Prosecutors: Man was drunk at golf course before crash killed Boy Scout

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CENTRAL ISLIP -

The man accused of crashing into Boy Scout Troop 161 in Manorville, killing one of them, last month was arraigned Tuesday on upgraded charges.

Thomas Murphy, of Holbrook, is now facing charges that include aggravated vehicular homicide, vehicular manslaughter, vehicular assault, aggravated DWI and reckless endangerment.

The incident occurred on David Terry Road on Sept. 30. Police say the Scouts were walking single file on the shoulder of the road when they were struck by a Mercedes driven by Murphy.

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Five boys, who are between 12 and 16 years old, were taken the hospital. Andrew McMorris, 12, was killed.

Prosecutors revealed in court that Murphy’s blood alcohol level was .13 hours after the crash. They say Murphy began drinking vodka at 9 a.m. at the Swan Lake Golf Club in Manorville. When he went to leave, a sober patron offered to drive him but Murphy refused.

The Boy Scouts were then run down about a mile and a half from the Golf Club.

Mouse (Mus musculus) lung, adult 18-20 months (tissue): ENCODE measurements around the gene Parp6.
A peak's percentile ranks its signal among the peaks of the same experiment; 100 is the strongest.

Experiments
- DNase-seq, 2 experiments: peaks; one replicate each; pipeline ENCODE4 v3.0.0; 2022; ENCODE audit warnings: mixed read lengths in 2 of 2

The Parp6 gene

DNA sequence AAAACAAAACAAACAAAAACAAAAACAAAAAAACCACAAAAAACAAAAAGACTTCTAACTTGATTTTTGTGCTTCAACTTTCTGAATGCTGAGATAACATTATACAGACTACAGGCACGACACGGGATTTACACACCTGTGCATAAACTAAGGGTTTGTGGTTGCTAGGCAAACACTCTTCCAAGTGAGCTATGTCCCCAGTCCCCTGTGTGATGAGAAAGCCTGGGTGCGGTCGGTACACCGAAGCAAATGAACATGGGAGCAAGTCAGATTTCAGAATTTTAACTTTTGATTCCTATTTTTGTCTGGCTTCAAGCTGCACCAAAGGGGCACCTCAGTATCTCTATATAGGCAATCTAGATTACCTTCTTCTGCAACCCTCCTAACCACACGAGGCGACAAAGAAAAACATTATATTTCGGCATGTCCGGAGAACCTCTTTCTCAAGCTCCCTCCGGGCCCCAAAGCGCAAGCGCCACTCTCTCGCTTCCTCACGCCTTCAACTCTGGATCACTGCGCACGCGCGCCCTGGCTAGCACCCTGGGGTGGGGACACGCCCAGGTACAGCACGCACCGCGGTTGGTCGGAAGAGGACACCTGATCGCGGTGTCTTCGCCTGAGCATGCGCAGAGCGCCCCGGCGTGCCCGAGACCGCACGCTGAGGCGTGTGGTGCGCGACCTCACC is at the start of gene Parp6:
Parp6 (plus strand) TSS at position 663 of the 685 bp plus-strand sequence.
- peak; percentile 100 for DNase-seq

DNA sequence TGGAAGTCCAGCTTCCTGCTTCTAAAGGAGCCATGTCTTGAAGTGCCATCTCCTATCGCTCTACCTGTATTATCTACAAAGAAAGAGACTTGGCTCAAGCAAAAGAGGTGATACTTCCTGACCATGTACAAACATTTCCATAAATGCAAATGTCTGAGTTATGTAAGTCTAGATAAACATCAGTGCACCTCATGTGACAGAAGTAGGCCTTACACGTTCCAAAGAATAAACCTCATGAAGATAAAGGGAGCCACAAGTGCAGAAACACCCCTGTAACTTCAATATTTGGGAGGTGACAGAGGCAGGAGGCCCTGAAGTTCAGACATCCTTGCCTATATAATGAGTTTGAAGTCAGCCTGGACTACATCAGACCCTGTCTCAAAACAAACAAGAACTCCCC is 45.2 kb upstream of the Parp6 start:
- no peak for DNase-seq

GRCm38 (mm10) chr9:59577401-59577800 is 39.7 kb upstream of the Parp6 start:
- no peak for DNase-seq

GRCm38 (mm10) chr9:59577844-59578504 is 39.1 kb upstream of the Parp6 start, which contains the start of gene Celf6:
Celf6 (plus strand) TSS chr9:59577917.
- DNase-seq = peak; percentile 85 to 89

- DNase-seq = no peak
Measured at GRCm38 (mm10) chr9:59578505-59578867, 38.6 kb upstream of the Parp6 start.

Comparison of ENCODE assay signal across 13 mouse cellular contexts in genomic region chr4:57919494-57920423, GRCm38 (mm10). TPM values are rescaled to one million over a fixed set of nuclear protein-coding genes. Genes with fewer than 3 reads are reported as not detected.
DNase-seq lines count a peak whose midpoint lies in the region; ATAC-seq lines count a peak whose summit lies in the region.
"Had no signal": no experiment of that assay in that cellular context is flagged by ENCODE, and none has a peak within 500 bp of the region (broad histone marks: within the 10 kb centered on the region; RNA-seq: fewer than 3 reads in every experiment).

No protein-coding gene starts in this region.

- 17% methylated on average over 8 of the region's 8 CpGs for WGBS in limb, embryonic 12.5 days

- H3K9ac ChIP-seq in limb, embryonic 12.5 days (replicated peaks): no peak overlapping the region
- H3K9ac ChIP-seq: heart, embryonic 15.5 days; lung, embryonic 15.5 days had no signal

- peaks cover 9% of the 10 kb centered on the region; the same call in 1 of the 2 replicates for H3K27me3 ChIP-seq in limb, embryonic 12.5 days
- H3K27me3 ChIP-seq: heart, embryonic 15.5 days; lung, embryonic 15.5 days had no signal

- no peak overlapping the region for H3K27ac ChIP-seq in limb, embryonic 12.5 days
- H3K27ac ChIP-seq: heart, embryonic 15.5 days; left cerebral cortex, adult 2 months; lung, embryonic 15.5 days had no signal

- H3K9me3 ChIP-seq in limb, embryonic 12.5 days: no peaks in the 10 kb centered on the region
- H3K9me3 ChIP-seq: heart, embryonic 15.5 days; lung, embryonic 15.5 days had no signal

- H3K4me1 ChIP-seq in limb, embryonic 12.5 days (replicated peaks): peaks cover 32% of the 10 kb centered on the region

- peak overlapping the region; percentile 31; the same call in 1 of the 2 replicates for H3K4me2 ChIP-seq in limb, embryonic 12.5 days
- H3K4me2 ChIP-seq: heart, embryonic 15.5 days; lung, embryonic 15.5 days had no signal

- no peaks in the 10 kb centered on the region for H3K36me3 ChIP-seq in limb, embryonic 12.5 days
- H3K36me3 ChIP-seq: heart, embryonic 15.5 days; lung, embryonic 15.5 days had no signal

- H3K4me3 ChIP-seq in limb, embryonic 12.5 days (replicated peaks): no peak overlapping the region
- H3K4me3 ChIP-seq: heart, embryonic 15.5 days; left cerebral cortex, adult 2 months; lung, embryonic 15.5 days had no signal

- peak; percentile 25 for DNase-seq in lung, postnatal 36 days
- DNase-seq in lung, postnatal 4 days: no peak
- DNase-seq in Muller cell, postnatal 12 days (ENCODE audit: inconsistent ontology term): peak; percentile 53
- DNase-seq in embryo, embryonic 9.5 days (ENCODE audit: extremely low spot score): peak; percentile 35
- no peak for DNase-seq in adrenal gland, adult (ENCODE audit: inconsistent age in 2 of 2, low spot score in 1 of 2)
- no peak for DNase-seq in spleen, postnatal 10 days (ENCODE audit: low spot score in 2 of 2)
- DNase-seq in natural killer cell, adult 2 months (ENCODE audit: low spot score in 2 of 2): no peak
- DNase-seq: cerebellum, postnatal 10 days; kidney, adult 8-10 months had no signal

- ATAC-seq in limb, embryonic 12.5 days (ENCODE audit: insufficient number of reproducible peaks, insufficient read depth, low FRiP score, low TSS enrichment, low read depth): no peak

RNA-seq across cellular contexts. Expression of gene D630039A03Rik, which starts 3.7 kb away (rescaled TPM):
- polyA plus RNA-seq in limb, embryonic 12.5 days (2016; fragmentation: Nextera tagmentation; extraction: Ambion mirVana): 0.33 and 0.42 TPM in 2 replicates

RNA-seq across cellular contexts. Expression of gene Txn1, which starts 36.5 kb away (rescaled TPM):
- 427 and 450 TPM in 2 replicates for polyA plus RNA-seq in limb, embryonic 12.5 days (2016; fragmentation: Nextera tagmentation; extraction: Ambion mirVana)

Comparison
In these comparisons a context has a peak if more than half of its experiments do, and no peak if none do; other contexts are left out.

After the crash, prosecutors say Murphy stayed at the scene and smelled of alcohol. They say he was unsteady on his feet and refused a Breathalyzer.

Murphy's blood was drawn hours later, and prosecutors say his blood alcohol at that point was .13 – it’s estimated it was .19 at the time of the crash.

District Attorney Tim Sini spoke after the arraignment saying that his office was “committed to handling this case most professionally and most efficiently.”

“This defendant will be held accountable for his action. Nothing will bring Andrew back, but we will obtain justice.”

Through his lawyer, Thomas Murphy released a statement:

"A beautiful, wonderful child lost his life. I can never make that right. To the parents and family of Andrew McMorris, I want to express my deepest sorrow, sympathy and prayers. I am a parent. I know that nothing can fill the void left by the death of your beloved son. I am so very sorry.”

He also apologized for injuring the other boys he injured in the incident.

The statement closes with: "It is my ultimate intention to accept responsibility for my role in this tragic accident, so that perhaps, the healing for the victims, especially the McMorris family, will not be delayed by my court proceeding."

Murphy pleaded not guilty to the upgraded charge. If convicted of the top charge, Murphy faces 25 years in prison. He is due back in court in November.

The courtroom was packed with family members of the injured and members of the Boy Scouts.

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